How does the US screen refugees? Very carefully

Updated 1:53 PM ET, Mon March 6, 2017

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Being a refugee isn't easy. Neither is getting into the United States.

    Just gaining refugee status is hard; most of the millions who seek it don't get it. Of those who do, only a fraction end up resettled in the US.
    The process takes an average of 18 to 24 months, and most of it's conducted outside the US.
    Here's how it works:

      It's a long and winding road

      • The UN screens them: Refugees are people who are forced to flee their home country to escape persecution, war or violence. The UN decides the most vulnerable cases and refers them for resettlement.
      • They're out if they've committed a violent crime: The UN only refers those whose life, liberty or health are at significant risk. If someone is found to have committed a crime, that person doesn't qualify for resettlement.
      • The US does its own vetting: This process involves eight federal agencies, six different databases, five separate background checks, four fingerprint and biometric checks, three in-person interviews and two inter-agency checks.
      • Then, it vets some more: If allowed to come to the US, refugees face another screening before embarking, and another security check at a US airport.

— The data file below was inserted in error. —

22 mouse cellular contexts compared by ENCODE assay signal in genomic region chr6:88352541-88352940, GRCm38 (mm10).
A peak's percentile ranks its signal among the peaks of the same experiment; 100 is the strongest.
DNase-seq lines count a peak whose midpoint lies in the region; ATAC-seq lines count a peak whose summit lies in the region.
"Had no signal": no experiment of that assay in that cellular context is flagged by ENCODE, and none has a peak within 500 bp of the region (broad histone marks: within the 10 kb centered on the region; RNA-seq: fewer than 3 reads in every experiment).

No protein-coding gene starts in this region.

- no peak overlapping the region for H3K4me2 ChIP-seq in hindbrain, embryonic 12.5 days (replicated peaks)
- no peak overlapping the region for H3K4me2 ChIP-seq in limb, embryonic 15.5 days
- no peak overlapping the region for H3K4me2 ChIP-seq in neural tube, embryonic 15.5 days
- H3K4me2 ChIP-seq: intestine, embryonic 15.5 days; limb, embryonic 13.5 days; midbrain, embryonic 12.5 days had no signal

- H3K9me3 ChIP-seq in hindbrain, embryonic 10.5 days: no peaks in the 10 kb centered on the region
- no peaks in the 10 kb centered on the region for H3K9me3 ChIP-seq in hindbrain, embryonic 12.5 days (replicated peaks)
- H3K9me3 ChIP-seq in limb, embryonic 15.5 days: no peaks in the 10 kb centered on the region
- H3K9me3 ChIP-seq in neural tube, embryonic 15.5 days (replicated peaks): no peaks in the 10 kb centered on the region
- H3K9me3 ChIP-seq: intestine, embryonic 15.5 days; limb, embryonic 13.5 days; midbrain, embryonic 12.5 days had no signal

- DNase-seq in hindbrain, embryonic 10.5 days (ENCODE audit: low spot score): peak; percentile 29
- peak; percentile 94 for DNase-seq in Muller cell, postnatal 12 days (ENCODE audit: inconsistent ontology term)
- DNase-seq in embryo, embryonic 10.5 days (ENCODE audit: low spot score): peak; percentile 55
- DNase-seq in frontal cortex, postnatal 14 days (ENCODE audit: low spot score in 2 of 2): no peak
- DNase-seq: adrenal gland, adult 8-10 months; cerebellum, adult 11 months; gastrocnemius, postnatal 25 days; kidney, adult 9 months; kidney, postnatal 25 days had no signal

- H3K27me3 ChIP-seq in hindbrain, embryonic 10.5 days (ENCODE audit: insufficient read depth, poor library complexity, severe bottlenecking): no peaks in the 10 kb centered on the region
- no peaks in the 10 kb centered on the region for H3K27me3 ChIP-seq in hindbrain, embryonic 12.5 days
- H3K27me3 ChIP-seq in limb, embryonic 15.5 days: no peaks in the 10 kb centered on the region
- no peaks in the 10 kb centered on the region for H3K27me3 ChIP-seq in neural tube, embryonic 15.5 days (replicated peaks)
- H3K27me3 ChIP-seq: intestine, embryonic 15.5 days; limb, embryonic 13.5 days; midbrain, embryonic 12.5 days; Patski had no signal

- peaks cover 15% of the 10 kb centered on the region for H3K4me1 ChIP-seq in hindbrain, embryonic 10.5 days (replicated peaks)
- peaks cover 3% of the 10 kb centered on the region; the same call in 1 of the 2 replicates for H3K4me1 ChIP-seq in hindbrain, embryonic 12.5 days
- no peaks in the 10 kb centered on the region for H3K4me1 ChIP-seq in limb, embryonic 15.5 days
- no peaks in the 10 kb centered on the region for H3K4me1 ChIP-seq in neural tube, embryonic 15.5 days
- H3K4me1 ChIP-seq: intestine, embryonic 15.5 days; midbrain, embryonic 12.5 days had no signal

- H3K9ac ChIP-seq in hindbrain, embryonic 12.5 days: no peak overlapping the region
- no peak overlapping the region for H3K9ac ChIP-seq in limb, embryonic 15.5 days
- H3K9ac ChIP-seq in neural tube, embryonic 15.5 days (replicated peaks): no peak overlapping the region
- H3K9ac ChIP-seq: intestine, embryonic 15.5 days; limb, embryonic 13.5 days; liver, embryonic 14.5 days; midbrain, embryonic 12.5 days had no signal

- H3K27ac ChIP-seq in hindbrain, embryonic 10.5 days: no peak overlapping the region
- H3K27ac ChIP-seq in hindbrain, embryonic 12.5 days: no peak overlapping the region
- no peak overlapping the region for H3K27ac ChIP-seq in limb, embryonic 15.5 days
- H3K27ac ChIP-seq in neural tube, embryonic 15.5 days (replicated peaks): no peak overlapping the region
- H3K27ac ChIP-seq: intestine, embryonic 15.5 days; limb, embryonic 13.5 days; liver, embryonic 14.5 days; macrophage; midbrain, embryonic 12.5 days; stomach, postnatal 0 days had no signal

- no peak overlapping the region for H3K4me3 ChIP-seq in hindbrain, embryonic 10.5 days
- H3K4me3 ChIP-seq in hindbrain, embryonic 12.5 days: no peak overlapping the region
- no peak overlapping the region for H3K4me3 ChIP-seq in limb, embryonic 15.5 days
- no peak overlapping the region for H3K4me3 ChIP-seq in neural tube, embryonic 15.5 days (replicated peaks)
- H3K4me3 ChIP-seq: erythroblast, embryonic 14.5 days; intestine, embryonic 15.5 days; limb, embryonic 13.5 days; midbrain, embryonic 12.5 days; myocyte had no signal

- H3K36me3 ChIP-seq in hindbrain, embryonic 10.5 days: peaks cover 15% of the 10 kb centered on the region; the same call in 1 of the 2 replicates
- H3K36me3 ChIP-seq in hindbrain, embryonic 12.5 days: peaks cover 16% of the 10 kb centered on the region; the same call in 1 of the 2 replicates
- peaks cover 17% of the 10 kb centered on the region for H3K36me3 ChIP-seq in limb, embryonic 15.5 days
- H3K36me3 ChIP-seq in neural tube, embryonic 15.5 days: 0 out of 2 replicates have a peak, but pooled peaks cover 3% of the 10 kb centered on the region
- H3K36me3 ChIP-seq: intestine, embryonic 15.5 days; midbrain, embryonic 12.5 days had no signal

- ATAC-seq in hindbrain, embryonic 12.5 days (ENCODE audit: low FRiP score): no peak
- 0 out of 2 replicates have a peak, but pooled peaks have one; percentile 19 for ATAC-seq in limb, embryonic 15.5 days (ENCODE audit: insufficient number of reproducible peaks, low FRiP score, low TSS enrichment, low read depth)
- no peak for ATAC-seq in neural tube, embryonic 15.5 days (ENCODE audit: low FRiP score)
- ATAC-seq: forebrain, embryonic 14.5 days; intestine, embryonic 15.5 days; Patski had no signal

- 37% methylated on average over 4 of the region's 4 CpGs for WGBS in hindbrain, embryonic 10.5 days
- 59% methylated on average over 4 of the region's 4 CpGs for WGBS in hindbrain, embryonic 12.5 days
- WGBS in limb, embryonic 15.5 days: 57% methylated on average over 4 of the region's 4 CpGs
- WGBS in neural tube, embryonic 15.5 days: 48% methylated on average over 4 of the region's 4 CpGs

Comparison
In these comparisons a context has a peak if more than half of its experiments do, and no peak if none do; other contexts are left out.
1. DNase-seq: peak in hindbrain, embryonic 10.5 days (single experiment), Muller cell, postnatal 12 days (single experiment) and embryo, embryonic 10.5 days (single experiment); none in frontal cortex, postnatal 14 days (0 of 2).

• Refugees begin a new life: If everything works out fine, the State Department assigns refugees to an NGO that helps them find work and housing.

      Historically, the US has been very hospitable

      • Since 1975, the US has resettled more than 3.3 million refugees. Last year, it took in 84,994, mostly women and children.
      • But that's just a drop in the bucket. The UN estimates there are 21.3 million refugees in the world. Turkey hosts the most: 2.8 million.

      Most refugees come to the US from just 10 countries

      • The country that sent the most refugees to the US last year was the Democratic Republic of Congo.
      • Trump also banned all citizens of six countries from entering the U.S. for three months: Iran, Libya, Somalia, Sudan, Syria, and Yemen.
      • Of the six countries targeted by Trump, only three were in the top 10 countries that refugees come from.
      • One of the countries in the list, Libya, sent just one.

      How many refugees came from the countries on Trump's list